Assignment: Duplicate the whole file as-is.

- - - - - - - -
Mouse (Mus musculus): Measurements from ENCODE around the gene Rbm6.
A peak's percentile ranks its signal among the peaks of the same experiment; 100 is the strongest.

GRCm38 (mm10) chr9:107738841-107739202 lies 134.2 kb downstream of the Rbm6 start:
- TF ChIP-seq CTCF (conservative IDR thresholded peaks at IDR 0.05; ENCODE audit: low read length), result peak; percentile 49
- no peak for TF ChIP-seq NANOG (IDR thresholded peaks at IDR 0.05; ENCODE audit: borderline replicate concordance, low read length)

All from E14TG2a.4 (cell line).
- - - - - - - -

Mouse (Mus musculus): Measurements from ENCODE around the gene Rbm6.
A peak's percentile ranks its signal among the peaks of the same experiment; 100 is the strongest.

GRCm38 (mm10) chr9:107738841-107739202 lies 134.2 kb downstream of the Rbm6 start:
- TF ChIP-seq CTCF (conservative IDR thresholded peaks at IDR 0.05; ENCODE audit: low read length), result peak; percentile 49
- no peak for TF ChIP-seq NANOG (IDR thresholded peaks at IDR 0.05; ENCODE audit: borderline replicate concordance, low read length)

All from E14TG2a.4 (cell line).